In an article online about this new site by fellow ePatient advocate David Harlow, I learned how the FDA plans to use this site to help meet a new law passed by Congress in 2012 -- the FDA Safety & Innovation Act, which requires the agency to expand its patient advocates to roles beyond just advisory committees as it has done since the late 80s to some degree.
This includes boosting the patient perspective that's welcomed during the medical product review process. Draft procedures are expected to be made public in September about how new patient involvement will be setup -- likely in a role as consultants the same way scientific and clinical experts are currently engaged by the FDA during the review and regulatory process. Basically, that means PWDs who might be testifying about new diabetes devices or drugs would be seen as equals with an official capacity, and be paid for the time and expense. Woot!
This seems like such a a positive development to have our voices heard more broadly during this process!
More Regulatory Efficiency, Too?
Aside from this new site, the FDA seems to be making headway on just becoming more efficient overall.
Chatting with Boston University diabetes researcher Dr. Steven Russell in person recently, he told me that many of his contacts within the diabetes industry say they've had a larger amount and more productive interaction with the FDA in the past year than they recall seeing at any point in the past.
"It's feels like yesterday's argument for people to say, 'It's the FDA's fault because they move so slowly,'" Russell said.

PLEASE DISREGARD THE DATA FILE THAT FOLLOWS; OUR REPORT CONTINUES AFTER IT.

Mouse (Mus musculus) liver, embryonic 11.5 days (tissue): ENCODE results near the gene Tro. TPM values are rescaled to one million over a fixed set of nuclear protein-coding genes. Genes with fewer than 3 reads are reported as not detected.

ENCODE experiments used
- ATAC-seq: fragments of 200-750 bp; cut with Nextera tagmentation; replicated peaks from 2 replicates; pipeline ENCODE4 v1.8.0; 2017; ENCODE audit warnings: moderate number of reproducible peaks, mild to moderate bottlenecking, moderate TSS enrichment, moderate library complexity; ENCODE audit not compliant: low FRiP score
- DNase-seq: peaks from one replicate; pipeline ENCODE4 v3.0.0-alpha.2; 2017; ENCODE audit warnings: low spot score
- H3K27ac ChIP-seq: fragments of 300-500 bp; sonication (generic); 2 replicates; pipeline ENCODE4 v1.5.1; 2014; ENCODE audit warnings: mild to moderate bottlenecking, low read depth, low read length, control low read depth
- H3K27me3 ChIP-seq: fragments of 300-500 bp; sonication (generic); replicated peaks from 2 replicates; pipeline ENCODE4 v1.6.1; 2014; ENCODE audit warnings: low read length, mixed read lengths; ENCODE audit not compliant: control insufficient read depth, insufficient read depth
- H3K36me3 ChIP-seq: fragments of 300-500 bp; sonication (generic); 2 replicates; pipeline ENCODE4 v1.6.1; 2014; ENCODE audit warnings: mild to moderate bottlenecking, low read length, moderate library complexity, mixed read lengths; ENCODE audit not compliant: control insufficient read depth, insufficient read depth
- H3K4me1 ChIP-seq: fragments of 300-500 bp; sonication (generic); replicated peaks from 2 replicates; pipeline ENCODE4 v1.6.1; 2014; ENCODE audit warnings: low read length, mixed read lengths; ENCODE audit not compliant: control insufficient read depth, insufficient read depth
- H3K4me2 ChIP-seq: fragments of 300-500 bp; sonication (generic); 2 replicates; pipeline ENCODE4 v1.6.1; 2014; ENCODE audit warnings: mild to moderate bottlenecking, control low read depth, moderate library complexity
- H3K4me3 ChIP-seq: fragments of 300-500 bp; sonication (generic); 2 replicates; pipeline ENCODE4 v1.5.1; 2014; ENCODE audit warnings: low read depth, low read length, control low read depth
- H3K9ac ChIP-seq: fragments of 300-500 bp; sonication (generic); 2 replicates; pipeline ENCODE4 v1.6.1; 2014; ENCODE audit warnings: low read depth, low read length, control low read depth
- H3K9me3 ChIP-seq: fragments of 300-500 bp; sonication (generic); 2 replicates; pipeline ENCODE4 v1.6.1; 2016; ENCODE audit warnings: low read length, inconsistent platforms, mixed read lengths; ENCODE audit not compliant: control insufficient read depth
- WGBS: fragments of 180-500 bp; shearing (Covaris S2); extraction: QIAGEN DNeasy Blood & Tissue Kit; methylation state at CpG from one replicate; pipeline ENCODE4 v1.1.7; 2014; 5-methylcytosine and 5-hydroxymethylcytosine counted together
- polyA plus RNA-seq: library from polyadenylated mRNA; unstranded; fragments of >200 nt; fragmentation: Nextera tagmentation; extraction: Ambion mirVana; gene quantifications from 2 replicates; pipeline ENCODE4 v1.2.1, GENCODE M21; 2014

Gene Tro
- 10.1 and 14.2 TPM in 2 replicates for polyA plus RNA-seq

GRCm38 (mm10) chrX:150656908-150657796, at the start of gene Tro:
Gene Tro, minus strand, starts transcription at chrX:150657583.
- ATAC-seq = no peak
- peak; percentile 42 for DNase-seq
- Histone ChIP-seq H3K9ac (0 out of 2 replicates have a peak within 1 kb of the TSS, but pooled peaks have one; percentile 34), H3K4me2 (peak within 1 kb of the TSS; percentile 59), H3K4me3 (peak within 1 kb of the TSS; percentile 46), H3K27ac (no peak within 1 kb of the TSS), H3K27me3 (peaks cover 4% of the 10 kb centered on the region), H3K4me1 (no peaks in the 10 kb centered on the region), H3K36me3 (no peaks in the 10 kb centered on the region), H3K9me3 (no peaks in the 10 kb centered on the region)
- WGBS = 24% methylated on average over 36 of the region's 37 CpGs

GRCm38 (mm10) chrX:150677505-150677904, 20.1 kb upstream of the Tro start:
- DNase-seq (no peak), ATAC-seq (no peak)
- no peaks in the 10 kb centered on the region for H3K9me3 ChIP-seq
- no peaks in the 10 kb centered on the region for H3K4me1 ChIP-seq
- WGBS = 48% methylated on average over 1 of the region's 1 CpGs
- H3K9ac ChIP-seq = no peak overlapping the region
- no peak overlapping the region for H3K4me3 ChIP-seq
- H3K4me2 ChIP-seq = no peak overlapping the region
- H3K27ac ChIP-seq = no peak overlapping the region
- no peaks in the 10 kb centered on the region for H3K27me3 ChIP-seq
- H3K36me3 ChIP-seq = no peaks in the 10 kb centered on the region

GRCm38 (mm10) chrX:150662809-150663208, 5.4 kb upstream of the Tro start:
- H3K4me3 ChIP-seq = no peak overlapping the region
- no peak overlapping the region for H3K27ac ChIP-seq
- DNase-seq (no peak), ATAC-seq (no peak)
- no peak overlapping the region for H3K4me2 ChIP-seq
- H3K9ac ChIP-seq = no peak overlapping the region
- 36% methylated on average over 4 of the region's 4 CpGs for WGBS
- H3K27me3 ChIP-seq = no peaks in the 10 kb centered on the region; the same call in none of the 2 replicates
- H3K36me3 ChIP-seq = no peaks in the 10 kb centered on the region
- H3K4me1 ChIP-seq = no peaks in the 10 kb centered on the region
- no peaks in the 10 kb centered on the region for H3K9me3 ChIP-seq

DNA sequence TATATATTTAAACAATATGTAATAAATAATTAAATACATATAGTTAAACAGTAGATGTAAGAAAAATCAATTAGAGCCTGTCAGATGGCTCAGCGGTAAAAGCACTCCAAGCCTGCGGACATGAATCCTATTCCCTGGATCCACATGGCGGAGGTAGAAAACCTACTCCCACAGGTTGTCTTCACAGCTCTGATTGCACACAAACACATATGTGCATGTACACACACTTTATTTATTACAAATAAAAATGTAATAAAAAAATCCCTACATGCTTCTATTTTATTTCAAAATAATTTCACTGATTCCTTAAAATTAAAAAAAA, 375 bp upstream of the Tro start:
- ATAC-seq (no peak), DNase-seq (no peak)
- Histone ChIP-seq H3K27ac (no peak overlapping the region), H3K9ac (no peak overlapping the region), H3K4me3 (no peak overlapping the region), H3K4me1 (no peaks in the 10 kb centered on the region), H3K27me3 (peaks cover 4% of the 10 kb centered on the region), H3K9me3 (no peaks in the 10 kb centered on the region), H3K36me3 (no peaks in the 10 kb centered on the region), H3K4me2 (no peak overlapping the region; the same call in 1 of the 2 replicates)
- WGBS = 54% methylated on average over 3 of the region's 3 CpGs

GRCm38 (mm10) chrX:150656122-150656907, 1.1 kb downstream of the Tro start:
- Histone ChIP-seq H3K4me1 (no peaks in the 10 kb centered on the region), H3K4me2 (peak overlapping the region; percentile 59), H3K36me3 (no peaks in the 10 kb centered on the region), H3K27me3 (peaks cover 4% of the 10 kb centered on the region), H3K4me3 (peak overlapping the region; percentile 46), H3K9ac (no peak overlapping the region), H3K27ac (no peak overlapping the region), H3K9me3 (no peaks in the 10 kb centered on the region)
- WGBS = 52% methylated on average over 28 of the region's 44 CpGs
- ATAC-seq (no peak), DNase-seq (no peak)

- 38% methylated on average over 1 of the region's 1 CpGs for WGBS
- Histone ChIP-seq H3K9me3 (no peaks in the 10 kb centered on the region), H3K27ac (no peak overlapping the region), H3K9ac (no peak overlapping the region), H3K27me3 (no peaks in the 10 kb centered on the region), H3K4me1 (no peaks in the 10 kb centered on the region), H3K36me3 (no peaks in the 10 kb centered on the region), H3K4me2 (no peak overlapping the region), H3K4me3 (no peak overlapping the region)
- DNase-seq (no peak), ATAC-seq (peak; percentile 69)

Take Dexcom, for example. The California device maker got approval in less than 180 days last year for the new G4 Platinum CGM sensor, a timeframe virtually unheard of before. Some wonder if a contributing factor to the speed in this case was that Dexcom had originally filed its paperwork on that product back in 2010, so maybe that helped FDA have a head start. But still, it was pretty efficient turnaround from the official filing earlier this year.
There's also the agency's approval of the first outpatient studies of an Artificial Pancreas device, which it considers a positive example of its effort to expedite the device development process.
And from what industry insiders say, the process is becoming more of a continuous dialogue -- not just the "file and wait to hear back" type system of the past. Nowadays, developers often work with the agency directly to resolve issues, instead of just being required to resubmit new data for review.
Call to Action
Obviously, the proof is in the pudding. Will patients find the new FDA portal site truly interactive, or decide it's more a case of creating "consumer-friendly"-looking pages that are more for show than action?
The jury's still out on speeding up processes too. For example, we've been waiting years for the next Medtronic pump (530G), unveiled as the Veo in Europe, to be approved for use in the U.S. But the company didn't even submit the product for approval here until June 2012. So it may not be entirely fair to blame the agency alone for the delay on that one.
Point being, we can't just blame delays on the FDA anymore. We patient-consumer advocates have to work on keeping the industry accountable as well as the regulators. We ought to be looking at specific dates that products were filed with the FDA before griping too loud about how long it took and where the blame may lie.
The FDA is bringing our voices more into the process -- which is great! The least we can do is make sure they're being treated fairly -- applauded when they move quickly and questioned appropriately when the process seems bogged down or patient input seems to be missing.
Here's to hoping we are actually seeing a new day at the FDA, one where the Patient Voice matters and diabetes technology is out of the slow lane. Nice moves so far, FDA.